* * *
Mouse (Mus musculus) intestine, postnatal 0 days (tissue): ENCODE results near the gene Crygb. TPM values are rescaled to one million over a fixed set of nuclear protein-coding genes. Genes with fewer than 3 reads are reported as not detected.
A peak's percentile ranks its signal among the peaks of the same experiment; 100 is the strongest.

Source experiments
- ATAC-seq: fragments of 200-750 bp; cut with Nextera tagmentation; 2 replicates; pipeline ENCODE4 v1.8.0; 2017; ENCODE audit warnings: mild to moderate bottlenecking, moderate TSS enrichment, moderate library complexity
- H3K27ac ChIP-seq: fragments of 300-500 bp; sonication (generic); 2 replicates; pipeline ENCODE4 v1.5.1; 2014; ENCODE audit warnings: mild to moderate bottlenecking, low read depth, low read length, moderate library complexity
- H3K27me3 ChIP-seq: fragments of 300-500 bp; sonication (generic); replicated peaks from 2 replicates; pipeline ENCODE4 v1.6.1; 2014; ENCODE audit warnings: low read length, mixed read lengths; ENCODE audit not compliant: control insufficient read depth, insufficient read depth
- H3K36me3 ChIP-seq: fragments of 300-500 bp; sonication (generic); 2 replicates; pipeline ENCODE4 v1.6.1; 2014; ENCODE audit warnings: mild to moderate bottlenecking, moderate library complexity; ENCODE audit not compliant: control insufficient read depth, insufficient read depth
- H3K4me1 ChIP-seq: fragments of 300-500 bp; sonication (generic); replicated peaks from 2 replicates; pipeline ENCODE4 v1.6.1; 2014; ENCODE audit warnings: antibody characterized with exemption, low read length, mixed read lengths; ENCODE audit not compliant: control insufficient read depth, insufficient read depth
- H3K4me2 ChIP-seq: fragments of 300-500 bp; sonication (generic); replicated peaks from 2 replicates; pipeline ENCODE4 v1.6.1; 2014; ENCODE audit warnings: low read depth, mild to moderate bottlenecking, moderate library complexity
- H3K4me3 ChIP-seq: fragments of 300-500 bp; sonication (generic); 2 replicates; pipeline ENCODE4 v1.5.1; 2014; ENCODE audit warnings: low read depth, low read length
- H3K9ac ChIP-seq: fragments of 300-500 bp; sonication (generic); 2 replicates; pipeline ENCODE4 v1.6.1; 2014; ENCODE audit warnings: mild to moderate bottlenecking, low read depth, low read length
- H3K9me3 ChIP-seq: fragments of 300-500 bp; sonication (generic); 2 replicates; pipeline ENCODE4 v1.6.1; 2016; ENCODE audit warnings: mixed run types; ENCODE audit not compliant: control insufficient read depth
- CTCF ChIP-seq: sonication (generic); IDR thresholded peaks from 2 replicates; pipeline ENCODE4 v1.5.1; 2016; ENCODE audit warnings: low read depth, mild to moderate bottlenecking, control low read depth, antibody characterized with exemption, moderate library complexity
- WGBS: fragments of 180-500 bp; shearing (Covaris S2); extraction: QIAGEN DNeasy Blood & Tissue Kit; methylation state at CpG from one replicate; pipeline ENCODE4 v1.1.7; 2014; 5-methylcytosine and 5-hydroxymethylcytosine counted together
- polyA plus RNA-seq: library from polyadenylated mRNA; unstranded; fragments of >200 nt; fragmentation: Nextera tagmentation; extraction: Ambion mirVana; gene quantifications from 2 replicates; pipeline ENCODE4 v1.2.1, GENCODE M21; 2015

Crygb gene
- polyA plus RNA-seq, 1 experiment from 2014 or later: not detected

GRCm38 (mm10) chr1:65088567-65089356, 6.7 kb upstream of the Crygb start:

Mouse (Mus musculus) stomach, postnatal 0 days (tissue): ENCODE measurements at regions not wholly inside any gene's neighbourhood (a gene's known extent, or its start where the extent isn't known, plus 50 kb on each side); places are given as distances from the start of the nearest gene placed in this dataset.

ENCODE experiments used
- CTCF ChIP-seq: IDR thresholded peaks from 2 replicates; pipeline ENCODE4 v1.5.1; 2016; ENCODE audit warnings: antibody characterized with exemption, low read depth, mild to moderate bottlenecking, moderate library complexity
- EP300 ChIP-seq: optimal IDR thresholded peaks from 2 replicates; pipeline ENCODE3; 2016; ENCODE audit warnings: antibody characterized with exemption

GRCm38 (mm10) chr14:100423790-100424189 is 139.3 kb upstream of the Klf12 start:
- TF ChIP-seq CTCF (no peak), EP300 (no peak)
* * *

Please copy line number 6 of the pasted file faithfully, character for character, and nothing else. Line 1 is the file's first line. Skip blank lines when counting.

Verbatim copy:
- H3K27me3 ChIP-seq: fragments of 300-500 bp; sonication (generic); replicated peaks from 2 replicates; pipeline ENCODE4 v1.6.1; 2014; ENCODE audit warnings: low read length, mixed read lengths; ENCODE audit not compliant: control insufficient read depth, insufficient read depth